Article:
My library works with our college’s Disability Services office to test any web-based platform we are considering for compliance with the Americans with Disabilities Act (ADA). When I recently advocated for us to subscribe to a new database, I was invited to meet with a visually impaired Disability Services employee to test the platform.
I’d been aware of screen readers, which read what is on a computer screen to a visually impaired user, but this was the first time I’d actually seen one in action. While the platform we were testing was deemed accessible because it was compatible with screen readers and its videos contained closed captions, multiple design features made the platform far less convenient for a visually impaired person to use. The long, exploded-by-default menus meant that visually impaired students had to listen to the computer read each navigation option to them before they got to the content they wanted. Search boxes, too, were often buried beneath navigational elements, which cost time for the user.
This experience got me thinking a lot more about how users with disabilities encounter our web content and how we can not only make it accessible, but also make it more usable for them. Universal design combines accessibility and usability practices to create a positive online experience for every user. It supports the idea of adaptability in design to meet users’ unique needs.
Accessibility isn’t just a nice thing to do—it’s a legal requirement. Several colleges have been subject to lawsuits from the National Federation of the Blind in recent years for requiring the use of technologies that were inaccessible. In 2012, the federation filed suit against the Free Library of Philadelphia for its circulating Nook e-reader program because the devices were not ADA-compliant. Not doing our homework to investigate accessibility when designing our web services, subscribing to a new database, or adopting a new technology can be a costly mistake.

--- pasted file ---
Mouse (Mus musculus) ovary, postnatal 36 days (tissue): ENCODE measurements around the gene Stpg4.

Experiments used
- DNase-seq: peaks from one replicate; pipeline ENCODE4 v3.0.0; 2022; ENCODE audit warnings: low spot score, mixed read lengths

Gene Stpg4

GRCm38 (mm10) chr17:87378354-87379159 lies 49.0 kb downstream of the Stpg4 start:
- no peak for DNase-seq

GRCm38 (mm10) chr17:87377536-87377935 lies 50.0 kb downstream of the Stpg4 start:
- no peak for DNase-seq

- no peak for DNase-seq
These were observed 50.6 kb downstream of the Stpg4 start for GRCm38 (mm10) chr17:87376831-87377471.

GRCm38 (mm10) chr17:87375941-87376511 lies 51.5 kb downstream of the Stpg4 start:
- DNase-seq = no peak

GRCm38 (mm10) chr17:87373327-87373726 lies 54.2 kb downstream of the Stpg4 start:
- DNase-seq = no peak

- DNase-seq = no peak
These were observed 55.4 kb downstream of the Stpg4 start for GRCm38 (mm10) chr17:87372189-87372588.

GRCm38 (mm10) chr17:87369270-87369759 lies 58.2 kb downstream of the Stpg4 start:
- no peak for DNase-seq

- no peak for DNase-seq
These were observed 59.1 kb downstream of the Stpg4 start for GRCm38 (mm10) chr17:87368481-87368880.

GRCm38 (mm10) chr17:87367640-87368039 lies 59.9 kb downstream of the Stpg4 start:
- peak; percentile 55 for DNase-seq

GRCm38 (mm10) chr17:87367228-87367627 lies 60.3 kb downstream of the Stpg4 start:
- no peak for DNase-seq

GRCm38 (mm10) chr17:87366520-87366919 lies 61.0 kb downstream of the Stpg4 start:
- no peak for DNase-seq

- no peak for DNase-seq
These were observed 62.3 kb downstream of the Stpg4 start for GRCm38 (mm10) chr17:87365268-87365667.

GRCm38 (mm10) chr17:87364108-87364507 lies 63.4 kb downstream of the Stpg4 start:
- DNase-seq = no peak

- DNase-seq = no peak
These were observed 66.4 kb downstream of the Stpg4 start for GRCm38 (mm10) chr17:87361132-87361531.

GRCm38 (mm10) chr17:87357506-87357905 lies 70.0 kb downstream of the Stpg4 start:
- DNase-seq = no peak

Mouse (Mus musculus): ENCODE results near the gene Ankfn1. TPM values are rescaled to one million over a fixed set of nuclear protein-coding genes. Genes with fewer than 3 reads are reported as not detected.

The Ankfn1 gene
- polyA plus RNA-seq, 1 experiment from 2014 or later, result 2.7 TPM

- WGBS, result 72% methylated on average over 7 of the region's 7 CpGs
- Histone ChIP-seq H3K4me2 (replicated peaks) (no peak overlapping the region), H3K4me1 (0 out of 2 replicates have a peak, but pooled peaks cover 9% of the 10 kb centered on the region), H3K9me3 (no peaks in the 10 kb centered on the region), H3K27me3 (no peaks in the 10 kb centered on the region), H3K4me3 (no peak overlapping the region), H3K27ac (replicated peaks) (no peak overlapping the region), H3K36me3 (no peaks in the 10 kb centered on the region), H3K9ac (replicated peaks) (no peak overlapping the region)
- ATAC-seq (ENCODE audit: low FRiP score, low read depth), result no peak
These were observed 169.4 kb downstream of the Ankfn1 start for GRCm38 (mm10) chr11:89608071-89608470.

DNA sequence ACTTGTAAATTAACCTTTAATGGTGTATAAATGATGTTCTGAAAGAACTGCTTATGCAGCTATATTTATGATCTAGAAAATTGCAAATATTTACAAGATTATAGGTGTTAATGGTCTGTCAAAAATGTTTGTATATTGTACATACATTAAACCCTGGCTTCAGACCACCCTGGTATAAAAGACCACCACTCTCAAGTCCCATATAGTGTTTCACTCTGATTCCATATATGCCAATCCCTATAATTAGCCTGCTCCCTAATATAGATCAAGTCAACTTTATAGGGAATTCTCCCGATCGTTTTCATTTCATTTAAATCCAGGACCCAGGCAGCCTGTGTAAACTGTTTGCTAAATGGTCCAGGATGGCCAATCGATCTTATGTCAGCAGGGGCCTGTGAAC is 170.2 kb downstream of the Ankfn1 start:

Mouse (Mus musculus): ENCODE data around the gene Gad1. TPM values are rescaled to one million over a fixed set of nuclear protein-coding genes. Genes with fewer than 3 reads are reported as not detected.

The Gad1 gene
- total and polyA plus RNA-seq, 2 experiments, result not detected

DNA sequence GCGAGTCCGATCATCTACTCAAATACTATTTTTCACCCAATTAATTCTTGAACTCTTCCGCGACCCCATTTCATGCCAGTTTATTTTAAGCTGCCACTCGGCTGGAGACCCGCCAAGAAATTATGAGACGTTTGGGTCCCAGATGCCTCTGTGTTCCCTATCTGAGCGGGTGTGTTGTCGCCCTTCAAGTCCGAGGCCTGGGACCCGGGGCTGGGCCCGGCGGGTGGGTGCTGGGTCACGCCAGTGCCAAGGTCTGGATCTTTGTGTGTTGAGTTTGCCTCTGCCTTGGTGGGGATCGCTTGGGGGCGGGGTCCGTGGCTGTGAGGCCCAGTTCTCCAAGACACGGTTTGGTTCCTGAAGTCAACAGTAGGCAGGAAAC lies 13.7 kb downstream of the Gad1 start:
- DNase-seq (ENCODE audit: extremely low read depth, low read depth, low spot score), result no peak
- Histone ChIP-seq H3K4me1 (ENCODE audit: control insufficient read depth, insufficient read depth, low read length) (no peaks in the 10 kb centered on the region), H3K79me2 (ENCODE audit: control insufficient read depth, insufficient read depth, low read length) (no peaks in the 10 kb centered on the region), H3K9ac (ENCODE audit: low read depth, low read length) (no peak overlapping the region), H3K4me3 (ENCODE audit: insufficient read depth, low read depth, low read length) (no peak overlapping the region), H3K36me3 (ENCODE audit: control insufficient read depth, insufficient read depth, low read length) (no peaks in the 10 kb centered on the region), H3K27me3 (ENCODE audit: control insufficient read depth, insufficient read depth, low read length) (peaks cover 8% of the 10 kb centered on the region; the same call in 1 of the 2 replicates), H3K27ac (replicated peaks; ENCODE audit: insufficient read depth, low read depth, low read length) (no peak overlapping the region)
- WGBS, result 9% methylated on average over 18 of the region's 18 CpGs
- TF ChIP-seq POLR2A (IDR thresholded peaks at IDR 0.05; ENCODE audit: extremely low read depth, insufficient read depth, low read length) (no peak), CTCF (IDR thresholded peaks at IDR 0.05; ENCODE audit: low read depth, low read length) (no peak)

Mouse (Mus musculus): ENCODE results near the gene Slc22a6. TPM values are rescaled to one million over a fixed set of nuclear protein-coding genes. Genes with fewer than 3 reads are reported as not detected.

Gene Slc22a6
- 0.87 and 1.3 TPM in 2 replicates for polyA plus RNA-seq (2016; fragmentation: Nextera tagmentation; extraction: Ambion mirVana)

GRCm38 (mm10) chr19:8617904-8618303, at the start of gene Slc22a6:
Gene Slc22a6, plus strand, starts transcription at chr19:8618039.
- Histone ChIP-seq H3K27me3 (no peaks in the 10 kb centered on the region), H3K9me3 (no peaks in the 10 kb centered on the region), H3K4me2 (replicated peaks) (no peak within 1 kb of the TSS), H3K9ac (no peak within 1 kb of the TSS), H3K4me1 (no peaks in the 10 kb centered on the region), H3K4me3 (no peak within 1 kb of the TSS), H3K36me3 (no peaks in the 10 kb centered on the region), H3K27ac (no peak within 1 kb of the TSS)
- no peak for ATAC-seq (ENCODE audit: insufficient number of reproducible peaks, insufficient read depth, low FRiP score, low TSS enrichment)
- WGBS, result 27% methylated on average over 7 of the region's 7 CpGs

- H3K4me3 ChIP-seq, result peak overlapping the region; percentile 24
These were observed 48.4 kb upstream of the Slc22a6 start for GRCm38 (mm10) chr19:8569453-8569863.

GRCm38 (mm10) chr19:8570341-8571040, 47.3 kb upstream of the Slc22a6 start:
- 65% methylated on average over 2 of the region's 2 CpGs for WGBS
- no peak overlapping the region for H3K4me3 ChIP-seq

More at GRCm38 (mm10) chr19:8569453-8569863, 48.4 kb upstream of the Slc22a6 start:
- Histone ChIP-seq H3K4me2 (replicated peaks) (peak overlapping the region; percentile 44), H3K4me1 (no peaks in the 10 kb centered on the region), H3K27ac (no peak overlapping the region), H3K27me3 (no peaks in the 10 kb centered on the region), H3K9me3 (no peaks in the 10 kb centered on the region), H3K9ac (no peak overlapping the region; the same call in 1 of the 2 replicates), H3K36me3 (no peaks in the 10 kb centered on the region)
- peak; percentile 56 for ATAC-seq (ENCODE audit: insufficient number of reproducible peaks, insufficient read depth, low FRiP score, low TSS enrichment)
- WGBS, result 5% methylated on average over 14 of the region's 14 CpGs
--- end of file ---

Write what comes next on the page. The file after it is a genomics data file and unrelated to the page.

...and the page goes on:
A decade ago, most of a library’s online content was controlled by a small number of people, most of whom had training in web design, including standard practices for accessibility. The growth of content management systems and tools like LibGuides have led to more distributed responsibility for the development and maintenance of library web content. Many librarians who are creating web content are unaware of simple things they could do to make their content more accessible, such as adding alternative text descriptions for images and making sure the title attributes of links are clearly described. This list has more great tips.
Libraries are creating not only web pages but also video content. When we create video tutorials, we should always caption them. YouTube makes it easy to upload a transcript, and it automatically sets the timing along with the narration. If you don’t have a script, you can easily go through and edit YouTube’s flawed automatic captioning. I have seen so many terrific information literacy video tutorials created by other libraries that I’ve wanted to incorporate into my teaching and research guides, but I’ve been stopped by their lack of captioning.
When we consider how much of our web content comes from outside vendors, we may feel like we don’t have much control over our users’ experience. That is simply not true. My library has chosen not to subscribe to certain platforms because they were not ADA-accessible and the vendor had no plans to change that. The problem is that vendors will not be motivated to make their content accessible unless more libraries follow suit. In the end, it is not the vendor who will be sued if content isn’t accessible; it’s our organizations. By using our buying power to pressure vendors to make their content and platforms accessible, we protect our parent institutions from risk and ensure a good experience for all of our users.